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I've been playing around with functional programming and testing with jest recently.

An issue I've run into, is that it's hard to mock ES6 module exports directly. See this Stack Overflow question for more details.

The solution I've come up with is to inject the dependency functions into the function that is calling it, via .bind.

Here's an example:

import axios from "axios";
const BASE_URL = "https://jsonplaceholder.typicode.com/";
const URI_USERS = 'users/';

/**
* These are the implementation of our functions, which take functions as arguments.  
*/

export const _fetchUsers = async function (_makeApiCall, _URI_USERS) {
    return _makeApiCall(_URI_USERS);
}


export const _fetchUser = async function (_makeApiCall, _URI_USERS, id) {
    return _makeApiCall(_URI_USERS + id);
}


export const _fetchUserStrings = async function (_fetchUser, _parseUser, ...ids) {
    const users = await Promise.all(ids.map(id => _fetchUser(id)));
    return users.map(user => _parseUser(user));
}
export const _makeApiCall = async function (uri) {
    try {
        const response = await axios(BASE_URL + uri);
        return response.data;
    } catch (err) {
        throw new Error(err.message);
    }
}

export function _parseUser(user) {
    return `${user.name}:${user.username}`;
}



/**
 * Real exports
 */
export const makeApiCall = _makeApiCall;
export const parseUser = _parseUser;

export const fetchUsers = _fetchUsers.bind(null, _makeApiCall, URI_USERS);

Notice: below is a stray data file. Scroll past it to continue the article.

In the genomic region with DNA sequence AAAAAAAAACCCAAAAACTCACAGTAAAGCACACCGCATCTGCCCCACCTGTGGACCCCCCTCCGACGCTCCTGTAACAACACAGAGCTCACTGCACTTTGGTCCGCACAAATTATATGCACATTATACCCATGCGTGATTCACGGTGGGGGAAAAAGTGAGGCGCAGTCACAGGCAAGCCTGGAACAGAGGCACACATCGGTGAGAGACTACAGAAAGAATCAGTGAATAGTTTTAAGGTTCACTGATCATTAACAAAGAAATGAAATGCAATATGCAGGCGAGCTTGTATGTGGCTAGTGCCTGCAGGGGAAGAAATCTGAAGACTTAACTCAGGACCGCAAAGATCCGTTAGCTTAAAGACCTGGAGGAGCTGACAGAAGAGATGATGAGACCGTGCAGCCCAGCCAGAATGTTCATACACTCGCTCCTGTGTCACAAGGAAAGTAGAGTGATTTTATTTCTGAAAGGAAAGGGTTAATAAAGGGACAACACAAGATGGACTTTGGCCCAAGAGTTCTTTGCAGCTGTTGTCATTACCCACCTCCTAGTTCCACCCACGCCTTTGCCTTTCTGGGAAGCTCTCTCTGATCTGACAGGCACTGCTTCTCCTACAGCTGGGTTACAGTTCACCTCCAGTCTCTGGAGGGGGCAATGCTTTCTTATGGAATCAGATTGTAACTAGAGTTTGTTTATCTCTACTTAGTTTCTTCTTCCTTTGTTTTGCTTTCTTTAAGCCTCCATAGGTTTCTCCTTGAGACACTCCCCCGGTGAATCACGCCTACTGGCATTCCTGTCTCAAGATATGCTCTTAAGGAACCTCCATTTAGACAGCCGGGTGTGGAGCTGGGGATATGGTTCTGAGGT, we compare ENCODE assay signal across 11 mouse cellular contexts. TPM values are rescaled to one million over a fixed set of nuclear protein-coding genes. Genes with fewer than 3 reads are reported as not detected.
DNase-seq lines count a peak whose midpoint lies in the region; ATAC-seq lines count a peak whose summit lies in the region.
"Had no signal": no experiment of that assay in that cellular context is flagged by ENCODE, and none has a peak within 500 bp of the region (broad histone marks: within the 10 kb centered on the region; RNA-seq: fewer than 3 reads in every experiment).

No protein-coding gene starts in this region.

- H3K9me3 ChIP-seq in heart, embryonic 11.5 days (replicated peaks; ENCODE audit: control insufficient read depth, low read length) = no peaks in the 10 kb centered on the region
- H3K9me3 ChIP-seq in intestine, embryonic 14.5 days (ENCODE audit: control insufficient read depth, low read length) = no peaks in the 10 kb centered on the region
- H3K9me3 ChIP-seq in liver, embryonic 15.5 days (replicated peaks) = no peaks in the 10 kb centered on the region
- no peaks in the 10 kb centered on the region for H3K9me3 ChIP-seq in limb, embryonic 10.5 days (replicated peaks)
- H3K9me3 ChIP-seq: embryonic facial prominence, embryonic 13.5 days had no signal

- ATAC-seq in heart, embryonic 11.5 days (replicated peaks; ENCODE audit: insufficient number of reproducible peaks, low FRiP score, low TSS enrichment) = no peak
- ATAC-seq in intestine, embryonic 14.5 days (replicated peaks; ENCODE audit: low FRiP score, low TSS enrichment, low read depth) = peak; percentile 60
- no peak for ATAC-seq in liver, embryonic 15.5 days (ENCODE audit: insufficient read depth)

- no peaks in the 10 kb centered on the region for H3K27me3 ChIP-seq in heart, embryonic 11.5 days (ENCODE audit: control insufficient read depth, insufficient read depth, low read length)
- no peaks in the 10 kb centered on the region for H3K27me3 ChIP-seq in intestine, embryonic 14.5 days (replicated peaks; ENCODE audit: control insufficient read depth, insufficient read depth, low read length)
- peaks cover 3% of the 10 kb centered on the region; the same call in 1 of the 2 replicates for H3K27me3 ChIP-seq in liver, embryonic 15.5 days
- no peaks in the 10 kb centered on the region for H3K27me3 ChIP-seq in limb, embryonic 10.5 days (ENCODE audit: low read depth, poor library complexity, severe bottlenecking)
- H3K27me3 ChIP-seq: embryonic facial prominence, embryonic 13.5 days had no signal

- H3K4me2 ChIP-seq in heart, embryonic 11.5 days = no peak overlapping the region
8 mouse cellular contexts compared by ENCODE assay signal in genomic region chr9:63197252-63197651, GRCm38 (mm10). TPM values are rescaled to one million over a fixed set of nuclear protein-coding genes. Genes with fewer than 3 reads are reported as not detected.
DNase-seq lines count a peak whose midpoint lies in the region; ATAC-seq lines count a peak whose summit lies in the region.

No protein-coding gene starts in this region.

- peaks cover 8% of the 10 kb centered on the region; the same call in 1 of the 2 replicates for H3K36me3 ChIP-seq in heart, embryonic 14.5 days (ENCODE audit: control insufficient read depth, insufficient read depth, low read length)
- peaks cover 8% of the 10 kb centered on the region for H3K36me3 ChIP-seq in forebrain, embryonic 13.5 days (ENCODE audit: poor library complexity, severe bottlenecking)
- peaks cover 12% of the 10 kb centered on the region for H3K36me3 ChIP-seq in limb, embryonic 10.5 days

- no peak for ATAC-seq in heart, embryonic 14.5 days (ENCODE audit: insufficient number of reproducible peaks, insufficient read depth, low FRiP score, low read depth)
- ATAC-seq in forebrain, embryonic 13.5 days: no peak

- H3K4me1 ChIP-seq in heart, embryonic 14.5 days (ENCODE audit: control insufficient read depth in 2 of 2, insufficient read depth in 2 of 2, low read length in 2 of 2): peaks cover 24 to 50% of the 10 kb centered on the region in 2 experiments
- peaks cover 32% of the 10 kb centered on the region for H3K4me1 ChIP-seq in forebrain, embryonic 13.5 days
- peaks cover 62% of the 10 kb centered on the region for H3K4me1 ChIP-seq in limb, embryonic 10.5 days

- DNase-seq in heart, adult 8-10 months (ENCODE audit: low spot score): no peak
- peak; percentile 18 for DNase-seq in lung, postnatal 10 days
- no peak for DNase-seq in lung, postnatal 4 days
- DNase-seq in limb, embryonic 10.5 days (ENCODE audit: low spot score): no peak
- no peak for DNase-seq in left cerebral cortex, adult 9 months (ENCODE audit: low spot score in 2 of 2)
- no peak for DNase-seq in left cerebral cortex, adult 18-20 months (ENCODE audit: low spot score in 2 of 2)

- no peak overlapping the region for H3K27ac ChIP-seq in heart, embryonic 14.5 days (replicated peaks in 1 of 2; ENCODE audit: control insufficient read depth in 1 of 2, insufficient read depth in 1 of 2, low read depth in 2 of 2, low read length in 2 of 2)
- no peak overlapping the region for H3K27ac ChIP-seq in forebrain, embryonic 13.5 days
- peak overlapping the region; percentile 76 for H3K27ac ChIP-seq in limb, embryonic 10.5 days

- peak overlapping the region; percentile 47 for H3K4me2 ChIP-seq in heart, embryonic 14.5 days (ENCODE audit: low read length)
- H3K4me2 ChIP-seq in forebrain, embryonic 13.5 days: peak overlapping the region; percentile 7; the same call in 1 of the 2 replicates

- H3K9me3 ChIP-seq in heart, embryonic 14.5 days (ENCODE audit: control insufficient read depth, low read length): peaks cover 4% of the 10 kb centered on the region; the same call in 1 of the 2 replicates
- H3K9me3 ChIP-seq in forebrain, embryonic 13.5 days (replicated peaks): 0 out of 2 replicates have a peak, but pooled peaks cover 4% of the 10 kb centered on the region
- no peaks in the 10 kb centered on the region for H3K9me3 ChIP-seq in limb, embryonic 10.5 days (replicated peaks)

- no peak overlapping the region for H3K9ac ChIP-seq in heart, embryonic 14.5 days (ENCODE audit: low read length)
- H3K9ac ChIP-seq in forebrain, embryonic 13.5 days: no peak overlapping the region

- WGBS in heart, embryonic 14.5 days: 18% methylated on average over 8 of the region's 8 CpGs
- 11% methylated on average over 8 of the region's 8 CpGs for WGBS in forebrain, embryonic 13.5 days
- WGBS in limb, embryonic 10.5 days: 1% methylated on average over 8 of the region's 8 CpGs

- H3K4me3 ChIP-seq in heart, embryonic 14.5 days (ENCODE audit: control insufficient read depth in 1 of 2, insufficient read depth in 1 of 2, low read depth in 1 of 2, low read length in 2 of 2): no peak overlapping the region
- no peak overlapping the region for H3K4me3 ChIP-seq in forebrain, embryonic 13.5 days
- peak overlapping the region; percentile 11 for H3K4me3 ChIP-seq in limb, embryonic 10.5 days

export const fetchUser = _fetchUser.bind(null, _makeApiCall, URI_USERS);
export const fetchUserStrings = _fetchUserStrings.bind(null, _fetchUser, _parseUser);

And a test:

/**
 * Our most complicated test
 *  
 */

describe("_fetchUserStrings", () => {

    describe("happy flow", () => {

        const fetchUserMock = jest.fn((i) => Promise.resolve({
            username: "foo",
            name: "bar"
        }));
        const parseUserMock = jest.fn(user => "string");
        const fetchUserStrings = _fetchUserStrings.bind(null, fetchUserMock, parseUserMock);

        it("returns an array of three strings", async () => {

            expect.assertions(3);
            const result = await fetchUserStrings(1, 2, 3);

            // I'm being a bit lazy here, you could be checking that 
            // The strings are actually there etc, but whatevs. 

            expect(fetchUserMock).toHaveBeenCalledTimes(3);
            expect(parseUserMock).toHaveBeenCalledTimes(3);
            expect(result).toHaveLength(3);
        })

    });
}); 

My question is - is this a super clean way of writing functional JavaScript, or is this overkill that is easily solved another way?

If you're interested, there are more examples here.

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or is this overkill that is easily solved another way?

_fetchUser and _fetchUsers appear to be the same function; save for the id parameter.

If interpret the question correctly, _fetchUser can be substituted for _fetchUsers (which can be removed entirely) by utilizing default parameters instead of .bind().

For example

async function _makeApiCall (uri) {
  try {
    const response = await Promise.resolve(uri);
    return response;
  } catch (err) {
    throw new Error(err.message);
  }
}

async function _fetchUsers({makeApiCall = _makeApiCall, _URI_USERS = 'abc', id = ''} = {}) {
  return await makeApiCall(_URI_USERS + id);
}

export default _fetchUsers;

<script type="module">
  import _fetchUsers from './script.js'; 
  (async() => {
    console.log(await _fetchUsers() // 'abc'
               , await _fetchUsers({id:'def'}) // 'abcdef'
               );
  })();
</script>

plnkr

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